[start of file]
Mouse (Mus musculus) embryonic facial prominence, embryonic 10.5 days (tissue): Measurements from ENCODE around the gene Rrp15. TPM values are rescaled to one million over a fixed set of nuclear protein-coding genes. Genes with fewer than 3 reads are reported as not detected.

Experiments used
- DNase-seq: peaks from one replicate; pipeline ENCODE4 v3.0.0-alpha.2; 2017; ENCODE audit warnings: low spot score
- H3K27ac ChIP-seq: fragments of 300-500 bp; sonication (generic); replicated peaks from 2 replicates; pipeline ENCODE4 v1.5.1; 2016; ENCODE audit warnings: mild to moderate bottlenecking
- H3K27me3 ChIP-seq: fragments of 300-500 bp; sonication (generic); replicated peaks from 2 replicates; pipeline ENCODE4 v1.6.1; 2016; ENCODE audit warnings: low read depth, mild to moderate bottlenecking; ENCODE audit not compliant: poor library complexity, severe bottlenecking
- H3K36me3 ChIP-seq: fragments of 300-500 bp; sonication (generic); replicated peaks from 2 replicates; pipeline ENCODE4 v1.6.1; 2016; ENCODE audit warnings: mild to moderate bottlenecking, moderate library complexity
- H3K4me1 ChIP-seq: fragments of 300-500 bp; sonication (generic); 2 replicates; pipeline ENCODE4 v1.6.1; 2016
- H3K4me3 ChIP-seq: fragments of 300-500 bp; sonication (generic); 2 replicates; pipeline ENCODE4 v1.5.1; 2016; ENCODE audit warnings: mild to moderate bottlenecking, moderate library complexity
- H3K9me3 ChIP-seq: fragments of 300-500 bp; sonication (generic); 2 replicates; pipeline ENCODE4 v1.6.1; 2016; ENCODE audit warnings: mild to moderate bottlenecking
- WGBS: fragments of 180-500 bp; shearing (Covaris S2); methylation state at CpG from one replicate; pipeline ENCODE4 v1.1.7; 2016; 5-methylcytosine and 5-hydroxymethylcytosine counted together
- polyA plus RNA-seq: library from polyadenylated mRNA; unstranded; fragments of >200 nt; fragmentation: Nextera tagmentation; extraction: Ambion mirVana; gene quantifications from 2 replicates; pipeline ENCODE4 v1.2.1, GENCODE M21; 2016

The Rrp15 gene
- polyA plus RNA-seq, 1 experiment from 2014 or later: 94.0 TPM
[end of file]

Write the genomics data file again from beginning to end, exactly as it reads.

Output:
Mouse (Mus musculus) embryonic facial prominence, embryonic 10.5 days (tissue): Measurements from ENCODE around the gene Rrp15. TPM values are rescaled to one million over a fixed set of nuclear protein-coding genes. Genes with fewer than 3 reads are reported as not detected.

Experiments used
- DNase-seq: peaks from one replicate; pipeline ENCODE4 v3.0.0-alpha.2; 2017; ENCODE audit warnings: low spot score
- H3K27ac ChIP-seq: fragments of 300-500 bp; sonication (generic); replicated peaks from 2 replicates; pipeline ENCODE4 v1.5.1; 2016; ENCODE audit warnings: mild to moderate bottlenecking
- H3K27me3 ChIP-seq: fragments of 300-500 bp; sonication (generic); replicated peaks from 2 replicates; pipeline ENCODE4 v1.6.1; 2016; ENCODE audit warnings: low read depth, mild to moderate bottlenecking; ENCODE audit not compliant: poor library complexity, severe bottlenecking
- H3K36me3 ChIP-seq: fragments of 300-500 bp; sonication (generic); replicated peaks from 2 replicates; pipeline ENCODE4 v1.6.1; 2016; ENCODE audit warnings: mild to moderate bottlenecking, moderate library complexity
- H3K4me1 ChIP-seq: fragments of 300-500 bp; sonication (generic); 2 replicates; pipeline ENCODE4 v1.6.1; 2016
- H3K4me3 ChIP-seq: fragments of 300-500 bp; sonication (generic); 2 replicates; pipeline ENCODE4 v1.5.1; 2016; ENCODE audit warnings: mild to moderate bottlenecking, moderate library complexity
- H3K9me3 ChIP-seq: fragments of 300-500 bp; sonication (generic); 2 replicates; pipeline ENCODE4 v1.6.1; 2016; ENCODE audit warnings: mild to moderate bottlenecking
- WGBS: fragments of 180-500 bp; shearing (Covaris S2); methylation state at CpG from one replicate; pipeline ENCODE4 v1.1.7; 2016; 5-methylcytosine and 5-hydroxymethylcytosine counted together
- polyA plus RNA-seq: library from polyadenylated mRNA; unstranded; fragments of >200 nt; fragmentation: Nextera tagmentation; extraction: Ambion mirVana; gene quantifications from 2 replicates; pipeline ENCODE4 v1.2.1, GENCODE M21; 2016

The Rrp15 gene
- polyA plus RNA-seq, 1 experiment from 2014 or later: 94.0 TPM